The slides were judged too similar to the assignment, and faculty told students to resubmit due to New Zealand Law Society Council of Legal Education (CLE) requirements. Claims of plagiarism were eventually retracted, but the faculty continued to insist students resubmit the essay—in the middle of the 2021 lockdown. The faculty claimed they had no choice; however, when contacted, the council denied this was true, claiming that UoA faculty made the decision instead. By the time this was discovered, months had passed, too late to resubmit.
The Case for the Applicant
 The applicants claim that the ordeal led to a greater failure in this class. An OIA request reveals that in the 2021 academic year, there was a pass rate of 88.8% in LAW231, as opposed to 95.4% the year before and 88.1% the following year. In a course of almost 500 students annually, one student represents around 0.2% of the final pass rate. The Law School grading operates on a “grading curve”, meaning a certain number of students should receive a certain grade each year. The Court is satisfied that the numbers do not speak to greater fail rates and suggest the course has stuck primarily to the grading curve.
 However, the Court notes that the request to reveal the ethnicity of each student who did not complete the course was not granted, so it is equally possible that a larger proportion of non-completion was Māori and Pasifika in 2021 than in other academic years.
 The applicants submit that it is unfair to be punished for what is an innocent act. The mistake was the faculty’s, but the remedy is demanded of the students. As such, the students feel the process has not progressed in line with natural justice or a sense of fairness. The applicants assert that wider cultural sensitivities were also not apparent in the dispute process.
 The applicants claim that the ordeal shook their confidence and deeply affected them as a vulnerable group. Many students gave evidence that they did not feel they could share this accusation with family and stopped coming to class. Teresa Brown, a concerned student and Aotearoa Legal Union representative, led much of the negotiation witnessing first-hand the “physical and psychological impact.” Many were forced to resit the paper the following year, and the “heavy-handed manner” in which the dispute was dealt with left the overall programme, designed to enhance the abilities and outcomes of Māori and Pasifika Students, tainted.
 Students submit they were continually moved between different decision-makers, obstructed from the free transfer of information. For each meeting, a new request for information and transcripts was required. Sometimes these transcripts did not exist.
 Although the Deans acknowledged the problem should not have escalated, they made few accommodations. The applicants assert this resulted in their psychological exhaustion. The students involved became tired—they did not want to stand up to an academic head, and without dedicated leaders, they were worn down. Further, they could not have an advocate or present evidence during the process.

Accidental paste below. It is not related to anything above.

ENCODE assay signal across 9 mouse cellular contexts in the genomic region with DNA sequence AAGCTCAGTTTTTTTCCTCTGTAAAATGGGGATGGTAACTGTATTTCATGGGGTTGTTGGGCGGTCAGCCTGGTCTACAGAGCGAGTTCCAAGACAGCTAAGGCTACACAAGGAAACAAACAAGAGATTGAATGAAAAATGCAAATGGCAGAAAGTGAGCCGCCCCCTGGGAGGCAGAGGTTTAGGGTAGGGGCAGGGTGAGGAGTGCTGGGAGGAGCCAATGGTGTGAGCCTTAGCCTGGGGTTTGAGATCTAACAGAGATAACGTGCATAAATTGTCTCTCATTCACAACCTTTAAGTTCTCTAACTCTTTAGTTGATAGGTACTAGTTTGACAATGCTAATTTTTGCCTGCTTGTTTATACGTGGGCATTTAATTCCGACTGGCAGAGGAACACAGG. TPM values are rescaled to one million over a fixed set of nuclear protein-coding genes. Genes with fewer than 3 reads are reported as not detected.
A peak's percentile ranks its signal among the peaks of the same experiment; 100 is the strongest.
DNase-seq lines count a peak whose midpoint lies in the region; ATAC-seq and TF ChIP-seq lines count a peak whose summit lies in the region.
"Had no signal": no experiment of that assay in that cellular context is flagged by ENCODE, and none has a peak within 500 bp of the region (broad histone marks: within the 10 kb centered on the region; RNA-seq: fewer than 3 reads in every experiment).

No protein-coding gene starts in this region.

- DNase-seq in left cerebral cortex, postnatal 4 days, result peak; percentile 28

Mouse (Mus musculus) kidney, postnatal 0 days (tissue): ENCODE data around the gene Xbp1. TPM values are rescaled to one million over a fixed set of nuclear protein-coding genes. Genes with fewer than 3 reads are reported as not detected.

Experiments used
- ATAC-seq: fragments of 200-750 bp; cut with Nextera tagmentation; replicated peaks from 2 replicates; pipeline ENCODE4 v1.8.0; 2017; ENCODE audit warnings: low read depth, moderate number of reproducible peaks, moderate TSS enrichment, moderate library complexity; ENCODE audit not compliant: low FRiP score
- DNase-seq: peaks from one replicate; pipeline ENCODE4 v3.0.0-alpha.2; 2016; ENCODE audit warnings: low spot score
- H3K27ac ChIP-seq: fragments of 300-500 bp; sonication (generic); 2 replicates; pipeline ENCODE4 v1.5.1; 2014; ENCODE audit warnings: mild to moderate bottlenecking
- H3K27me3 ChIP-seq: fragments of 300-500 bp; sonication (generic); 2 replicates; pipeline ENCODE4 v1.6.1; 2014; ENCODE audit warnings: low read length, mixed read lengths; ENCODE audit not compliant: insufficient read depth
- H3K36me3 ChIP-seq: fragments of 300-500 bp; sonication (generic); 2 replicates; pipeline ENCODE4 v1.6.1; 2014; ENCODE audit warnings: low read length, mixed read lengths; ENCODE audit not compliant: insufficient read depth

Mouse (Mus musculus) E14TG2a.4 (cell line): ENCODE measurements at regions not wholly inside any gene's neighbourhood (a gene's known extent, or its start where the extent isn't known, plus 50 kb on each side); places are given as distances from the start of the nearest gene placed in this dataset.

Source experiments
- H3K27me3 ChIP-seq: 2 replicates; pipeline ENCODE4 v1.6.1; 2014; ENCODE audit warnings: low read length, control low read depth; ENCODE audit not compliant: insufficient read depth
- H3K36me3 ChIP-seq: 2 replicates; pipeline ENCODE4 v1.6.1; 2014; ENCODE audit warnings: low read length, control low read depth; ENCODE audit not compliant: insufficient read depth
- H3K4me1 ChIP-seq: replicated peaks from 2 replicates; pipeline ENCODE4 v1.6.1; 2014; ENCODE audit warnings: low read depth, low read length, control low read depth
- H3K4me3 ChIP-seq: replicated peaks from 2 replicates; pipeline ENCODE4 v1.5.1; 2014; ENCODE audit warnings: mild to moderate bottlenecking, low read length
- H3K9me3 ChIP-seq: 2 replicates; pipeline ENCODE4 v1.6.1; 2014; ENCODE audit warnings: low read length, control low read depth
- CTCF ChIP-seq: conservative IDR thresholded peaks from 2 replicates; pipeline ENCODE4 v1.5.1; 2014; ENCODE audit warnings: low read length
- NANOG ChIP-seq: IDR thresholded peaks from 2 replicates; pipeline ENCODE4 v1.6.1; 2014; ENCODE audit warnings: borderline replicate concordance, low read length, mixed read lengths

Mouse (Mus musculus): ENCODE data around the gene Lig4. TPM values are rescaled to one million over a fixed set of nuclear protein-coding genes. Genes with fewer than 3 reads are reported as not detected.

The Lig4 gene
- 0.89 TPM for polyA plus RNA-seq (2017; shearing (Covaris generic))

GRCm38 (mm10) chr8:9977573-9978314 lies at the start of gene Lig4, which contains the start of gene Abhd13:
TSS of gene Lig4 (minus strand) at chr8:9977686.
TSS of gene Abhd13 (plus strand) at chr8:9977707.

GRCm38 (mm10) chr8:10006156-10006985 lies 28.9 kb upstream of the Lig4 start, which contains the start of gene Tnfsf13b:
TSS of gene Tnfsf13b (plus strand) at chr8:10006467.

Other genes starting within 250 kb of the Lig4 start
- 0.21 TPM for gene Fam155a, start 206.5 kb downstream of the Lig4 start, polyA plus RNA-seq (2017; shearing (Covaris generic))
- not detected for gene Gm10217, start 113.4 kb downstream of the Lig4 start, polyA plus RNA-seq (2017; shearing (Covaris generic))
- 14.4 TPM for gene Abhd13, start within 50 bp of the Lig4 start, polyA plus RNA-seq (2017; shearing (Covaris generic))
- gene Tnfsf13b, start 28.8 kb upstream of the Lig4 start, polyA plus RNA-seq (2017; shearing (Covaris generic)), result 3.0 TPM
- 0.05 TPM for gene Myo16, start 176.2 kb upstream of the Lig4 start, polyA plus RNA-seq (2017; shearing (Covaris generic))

The Case for the Respondents
 The respondents submit evidence that a tutor in the MAI programme had discussed the assessment task with students. They assert that this had a twofold effect: first, the desire to have a separate assessment solely the work of students, and second, specific conversations in the misconduct proceedings were left untranscribed when the process was abandoned. Leading to difficulties in obtaining information.
 On wishing to keep the nature of the assessment, the faculty acknowledged the difficulties in creating a new submission for a legal essay. Still, it was believed it would be unfair to compare quiz marks to written work. These courses do not, for example, allow students an aegrotat or compassionate consideration for exams and instead mandate a resit.
 An allegation was levelled that, in the past, students had misrepresented lecturers’ information as their own and had not been punished. This allegation is contrary to the academic misconduct guidelines of the Law School, and was denied by the faculty.
 Finally, in the matter of process, the faculty would like to direct attention to the availability of the Academic Pacific Staff Team through every step of the process. Although individual students were responsible for representing themselves and carrying out the steps, they were available for assistance. Additionally, it is asserted that the process was conducted impartially and independently.
 Based on the evidence provided, the jury is directed to give a verdict as to whether the process was procedurally and substantively unjust.
Next Hearing Set: Monday, 31 July, in Issue #15.